Take the 2-minute tour ×
Stack Overflow is a question and answer site for professional and enthusiast programmers. It's 100% free, no registration required.

I've been learning meta-programming in Ruby, and have found it quite useful. I'm sure I can do the same in Python.

E.g.: how would I rewrite this function given this function in a concise and general way using meta-programming?

def foo(bar=None, baz=None, qux=None, haz=None):
    txt = {}

    if bar:
        txt.update({'bar': bar})
    if baz:
        txt.update({'baz': baz})
    if qux:
        txt.update({'qux': qux})
    if haz:
        txt.update({'haz': haz})

    return txt

(this is obviously over-simplified, in practice one might perform different tasks based on value-set of individual keys)

share|improve this question
Unless I am missing something obvious, I don't think this question has anything to do with Python meta programming? –  Kay Zhu Oct 29 '12 at 1:02

2 Answers 2

up vote 6 down vote accepted

You could use the **kwargs syntax:

def foo(**kwargs):
    txt = {}
    for k, v in kwargs.items():
        if v:
            txt[k] = v
    return txt

Or, if you're short on ink:

def foo(**kwargs):
    return dict(((k,v) for k, v in kwargs.items() if v))

As suggested by Clement Bellot:

If you want to be sure those args are in your expected set, you could have an ALLOWED_PARAMS = ('bar','baz','qux','haz') constant and replace if v with if v and k in ALLOWED_PARAMS.

As suggested by DSM:

If you're running Python 2.7+, you can use a dict comprehension.
This version also offers an alternate take on the "Allowed variables" problem:

def foo(bar=None, baz=None, qux=None, haz=None): 
    return {k:v for k,v in locals().items() if v}

Let's say you actually wanted to call functions depending on those parameters being there, you could do:


def foo(**kwargs):
    for k, v in kwargs.items():
        if v:
            except KeyError:
                pass # We didn't want that kwarg.

Now, all in all, I'm not totally sure that's really 'meta'.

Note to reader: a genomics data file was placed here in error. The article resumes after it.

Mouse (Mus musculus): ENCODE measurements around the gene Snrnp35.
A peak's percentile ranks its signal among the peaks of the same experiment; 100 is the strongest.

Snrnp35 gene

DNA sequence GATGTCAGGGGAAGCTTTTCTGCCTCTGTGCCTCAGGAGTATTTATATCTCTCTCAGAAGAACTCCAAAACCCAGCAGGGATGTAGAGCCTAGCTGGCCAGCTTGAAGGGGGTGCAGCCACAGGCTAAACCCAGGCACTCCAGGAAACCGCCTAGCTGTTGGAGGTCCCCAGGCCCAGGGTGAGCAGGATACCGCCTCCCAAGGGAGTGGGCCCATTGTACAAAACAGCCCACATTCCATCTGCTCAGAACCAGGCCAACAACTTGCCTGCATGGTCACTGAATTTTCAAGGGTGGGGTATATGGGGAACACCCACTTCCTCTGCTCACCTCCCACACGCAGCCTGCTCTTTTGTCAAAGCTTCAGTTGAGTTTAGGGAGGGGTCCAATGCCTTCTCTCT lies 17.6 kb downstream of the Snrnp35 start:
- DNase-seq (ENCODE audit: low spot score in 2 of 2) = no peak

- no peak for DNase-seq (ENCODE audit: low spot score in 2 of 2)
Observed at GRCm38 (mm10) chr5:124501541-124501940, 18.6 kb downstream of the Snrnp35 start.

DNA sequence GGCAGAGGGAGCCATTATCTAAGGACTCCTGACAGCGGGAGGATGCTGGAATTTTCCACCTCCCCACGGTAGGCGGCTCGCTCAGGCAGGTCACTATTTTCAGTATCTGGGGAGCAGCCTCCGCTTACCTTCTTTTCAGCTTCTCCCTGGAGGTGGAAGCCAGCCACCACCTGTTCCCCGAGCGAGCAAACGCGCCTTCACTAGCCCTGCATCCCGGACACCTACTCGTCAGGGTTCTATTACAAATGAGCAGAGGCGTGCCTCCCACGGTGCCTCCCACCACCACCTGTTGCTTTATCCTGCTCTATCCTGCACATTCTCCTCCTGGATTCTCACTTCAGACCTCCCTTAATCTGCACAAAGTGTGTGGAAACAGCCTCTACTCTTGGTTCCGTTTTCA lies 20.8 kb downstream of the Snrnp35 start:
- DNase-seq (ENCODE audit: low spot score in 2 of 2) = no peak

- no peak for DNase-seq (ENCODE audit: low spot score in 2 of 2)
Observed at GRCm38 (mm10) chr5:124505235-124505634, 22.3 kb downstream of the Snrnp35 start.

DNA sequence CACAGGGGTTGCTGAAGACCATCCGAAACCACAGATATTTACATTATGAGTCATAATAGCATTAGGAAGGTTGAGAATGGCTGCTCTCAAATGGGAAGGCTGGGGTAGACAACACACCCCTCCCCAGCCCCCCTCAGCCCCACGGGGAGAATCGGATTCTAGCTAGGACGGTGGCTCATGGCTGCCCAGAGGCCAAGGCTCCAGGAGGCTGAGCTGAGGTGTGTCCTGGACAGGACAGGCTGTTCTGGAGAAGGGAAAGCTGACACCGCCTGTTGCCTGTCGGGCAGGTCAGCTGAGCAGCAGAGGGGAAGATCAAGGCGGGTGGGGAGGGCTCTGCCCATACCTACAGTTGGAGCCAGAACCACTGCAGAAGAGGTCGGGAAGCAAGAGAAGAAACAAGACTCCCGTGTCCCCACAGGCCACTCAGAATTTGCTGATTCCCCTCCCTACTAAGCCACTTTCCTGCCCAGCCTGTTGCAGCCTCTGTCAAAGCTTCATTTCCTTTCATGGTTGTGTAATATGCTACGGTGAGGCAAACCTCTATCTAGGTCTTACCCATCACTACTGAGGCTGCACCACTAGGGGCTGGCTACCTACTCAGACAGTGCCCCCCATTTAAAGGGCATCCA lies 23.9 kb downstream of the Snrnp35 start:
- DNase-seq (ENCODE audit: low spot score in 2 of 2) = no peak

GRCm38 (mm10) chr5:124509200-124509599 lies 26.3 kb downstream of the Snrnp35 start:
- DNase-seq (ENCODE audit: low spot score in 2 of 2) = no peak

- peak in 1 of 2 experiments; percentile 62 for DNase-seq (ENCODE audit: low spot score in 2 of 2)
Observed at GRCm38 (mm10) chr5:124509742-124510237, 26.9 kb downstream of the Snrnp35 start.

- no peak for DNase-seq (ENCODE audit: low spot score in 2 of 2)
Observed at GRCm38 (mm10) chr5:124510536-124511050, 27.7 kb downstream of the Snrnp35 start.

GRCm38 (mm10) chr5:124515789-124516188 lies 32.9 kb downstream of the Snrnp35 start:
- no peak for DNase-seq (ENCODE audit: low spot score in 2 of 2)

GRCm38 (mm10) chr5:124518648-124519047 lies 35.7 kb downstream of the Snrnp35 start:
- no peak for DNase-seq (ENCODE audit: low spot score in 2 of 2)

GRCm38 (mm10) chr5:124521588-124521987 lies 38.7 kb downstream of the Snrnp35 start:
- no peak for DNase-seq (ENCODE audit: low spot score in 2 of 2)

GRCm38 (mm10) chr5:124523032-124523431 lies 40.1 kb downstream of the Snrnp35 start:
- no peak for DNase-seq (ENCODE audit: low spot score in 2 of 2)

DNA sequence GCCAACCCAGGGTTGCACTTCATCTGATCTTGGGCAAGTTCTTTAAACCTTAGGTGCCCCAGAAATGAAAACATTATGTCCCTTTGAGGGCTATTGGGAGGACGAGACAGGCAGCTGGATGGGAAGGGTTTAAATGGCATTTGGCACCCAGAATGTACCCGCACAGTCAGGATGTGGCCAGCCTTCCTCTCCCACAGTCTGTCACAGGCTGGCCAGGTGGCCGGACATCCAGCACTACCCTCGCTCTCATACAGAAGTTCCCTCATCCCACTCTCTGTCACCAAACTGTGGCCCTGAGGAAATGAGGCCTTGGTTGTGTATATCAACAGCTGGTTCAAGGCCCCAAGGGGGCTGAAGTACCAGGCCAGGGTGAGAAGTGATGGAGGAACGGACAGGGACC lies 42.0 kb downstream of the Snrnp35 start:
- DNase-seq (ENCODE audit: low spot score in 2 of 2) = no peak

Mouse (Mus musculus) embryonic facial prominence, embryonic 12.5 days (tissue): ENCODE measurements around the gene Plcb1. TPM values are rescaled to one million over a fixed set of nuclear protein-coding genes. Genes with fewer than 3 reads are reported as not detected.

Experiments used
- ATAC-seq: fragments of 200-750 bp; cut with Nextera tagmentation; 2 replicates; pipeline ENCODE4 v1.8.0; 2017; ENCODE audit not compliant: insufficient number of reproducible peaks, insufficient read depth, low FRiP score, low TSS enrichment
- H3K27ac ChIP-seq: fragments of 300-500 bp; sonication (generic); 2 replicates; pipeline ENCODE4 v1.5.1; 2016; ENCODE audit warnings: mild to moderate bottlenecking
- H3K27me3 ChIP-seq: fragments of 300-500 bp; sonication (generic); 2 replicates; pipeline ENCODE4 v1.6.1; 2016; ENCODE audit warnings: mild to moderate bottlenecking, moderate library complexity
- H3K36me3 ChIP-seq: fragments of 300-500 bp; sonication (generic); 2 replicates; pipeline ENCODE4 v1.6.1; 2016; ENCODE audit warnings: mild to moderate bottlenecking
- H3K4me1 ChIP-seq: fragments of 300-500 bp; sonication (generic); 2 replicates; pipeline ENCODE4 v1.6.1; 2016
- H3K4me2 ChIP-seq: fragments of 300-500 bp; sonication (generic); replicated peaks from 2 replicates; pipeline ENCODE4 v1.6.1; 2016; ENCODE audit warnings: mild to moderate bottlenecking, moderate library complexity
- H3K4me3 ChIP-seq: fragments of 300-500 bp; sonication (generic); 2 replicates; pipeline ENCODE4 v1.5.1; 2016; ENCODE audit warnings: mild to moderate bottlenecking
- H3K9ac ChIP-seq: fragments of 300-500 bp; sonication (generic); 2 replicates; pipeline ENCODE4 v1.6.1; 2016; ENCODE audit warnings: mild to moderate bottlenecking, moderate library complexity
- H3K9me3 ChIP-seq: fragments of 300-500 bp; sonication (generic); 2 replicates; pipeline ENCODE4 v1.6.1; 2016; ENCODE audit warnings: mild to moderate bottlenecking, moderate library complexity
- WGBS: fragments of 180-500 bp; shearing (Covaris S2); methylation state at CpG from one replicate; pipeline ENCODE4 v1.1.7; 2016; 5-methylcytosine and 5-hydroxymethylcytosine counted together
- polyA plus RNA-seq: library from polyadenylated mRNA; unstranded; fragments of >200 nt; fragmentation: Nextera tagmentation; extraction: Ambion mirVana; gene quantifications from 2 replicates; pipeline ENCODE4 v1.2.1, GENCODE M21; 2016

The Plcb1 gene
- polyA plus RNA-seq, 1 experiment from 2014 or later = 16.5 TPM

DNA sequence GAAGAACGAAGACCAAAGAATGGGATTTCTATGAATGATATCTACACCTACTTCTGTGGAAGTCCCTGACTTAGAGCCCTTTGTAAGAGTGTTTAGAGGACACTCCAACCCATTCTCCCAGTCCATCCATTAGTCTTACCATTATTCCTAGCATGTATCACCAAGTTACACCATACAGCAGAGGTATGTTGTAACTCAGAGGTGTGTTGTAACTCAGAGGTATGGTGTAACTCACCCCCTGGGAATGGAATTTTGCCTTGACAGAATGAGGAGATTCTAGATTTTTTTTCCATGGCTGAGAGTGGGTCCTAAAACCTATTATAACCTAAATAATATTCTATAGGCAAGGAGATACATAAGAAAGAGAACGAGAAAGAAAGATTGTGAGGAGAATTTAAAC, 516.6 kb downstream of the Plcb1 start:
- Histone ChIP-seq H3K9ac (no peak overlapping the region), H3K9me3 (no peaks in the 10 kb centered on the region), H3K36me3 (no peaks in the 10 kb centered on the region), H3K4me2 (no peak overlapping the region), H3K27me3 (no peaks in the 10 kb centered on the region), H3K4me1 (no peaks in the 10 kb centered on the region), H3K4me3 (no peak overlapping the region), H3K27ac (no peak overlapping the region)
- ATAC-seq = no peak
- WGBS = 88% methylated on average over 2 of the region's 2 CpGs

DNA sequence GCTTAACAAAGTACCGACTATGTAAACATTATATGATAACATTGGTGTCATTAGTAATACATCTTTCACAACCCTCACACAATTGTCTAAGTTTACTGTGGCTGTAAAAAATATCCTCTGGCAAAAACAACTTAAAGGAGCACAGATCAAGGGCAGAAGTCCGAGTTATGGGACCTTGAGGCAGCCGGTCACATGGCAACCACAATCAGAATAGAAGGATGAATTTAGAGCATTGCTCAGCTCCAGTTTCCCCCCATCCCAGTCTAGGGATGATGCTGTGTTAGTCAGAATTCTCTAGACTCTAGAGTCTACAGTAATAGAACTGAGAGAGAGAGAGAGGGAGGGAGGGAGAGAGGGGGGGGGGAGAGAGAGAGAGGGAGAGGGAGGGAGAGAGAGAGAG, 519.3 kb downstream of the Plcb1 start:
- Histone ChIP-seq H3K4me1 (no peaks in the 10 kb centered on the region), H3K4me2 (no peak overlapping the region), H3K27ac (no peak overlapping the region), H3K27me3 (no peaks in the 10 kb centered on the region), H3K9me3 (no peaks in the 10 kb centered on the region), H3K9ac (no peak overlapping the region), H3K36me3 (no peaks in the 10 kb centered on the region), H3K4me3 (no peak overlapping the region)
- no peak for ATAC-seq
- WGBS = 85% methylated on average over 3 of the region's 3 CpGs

share|improve this answer
Could add a test for k in {'bar','baz','qux','haz'}. –  Clement Bellot Oct 29 '12 at 0:44
@ClementBellot Well, I'm not sure that's what's expected in the question, but I'll add it, yes –  Thomas Orozco Oct 29 '12 at 0:45
def foo(bar=None, baz=None, qux=None, haz=None): return {k:v for k,v in locals().items() if v} would work too. I kind of think the OP's code has a bug and if bar is not None was meant, though, otherwise foo(bar=0) wouldn't load the dict. But without more information on what the OP is actually trying to do, it's hard to see how metaprogramming would be useful. –  DSM Oct 29 '12 at 0:51
@DSM I added the dict comprehension to the answer. I suggest you add the is not None pitfall as a comment to their question! : ) –  Thomas Orozco Oct 29 '12 at 0:56

Thomas has given a few implementations using **kwargs. I don't think you need the ifs when using **kwargs. In the original code, they are necessary to test whether the parameter was omitted or not. When using **kwargs, the dictionary will contain exactly the given parameters, so all we need is

def foo(**kwargs):
    return kwargs

This implementation is not even needed – you can use the dict() constructor instead:

>>> dict(bar=1, baz=2, qux=3, haz=4)
{'qux': 3, 'haz': 4, 'baz': 2, 'bar': 1}
share|improve this answer

Your Answer


By posting your answer, you agree to the privacy policy and terms of service.

Not the answer you're looking for? Browse other questions tagged or ask your own question.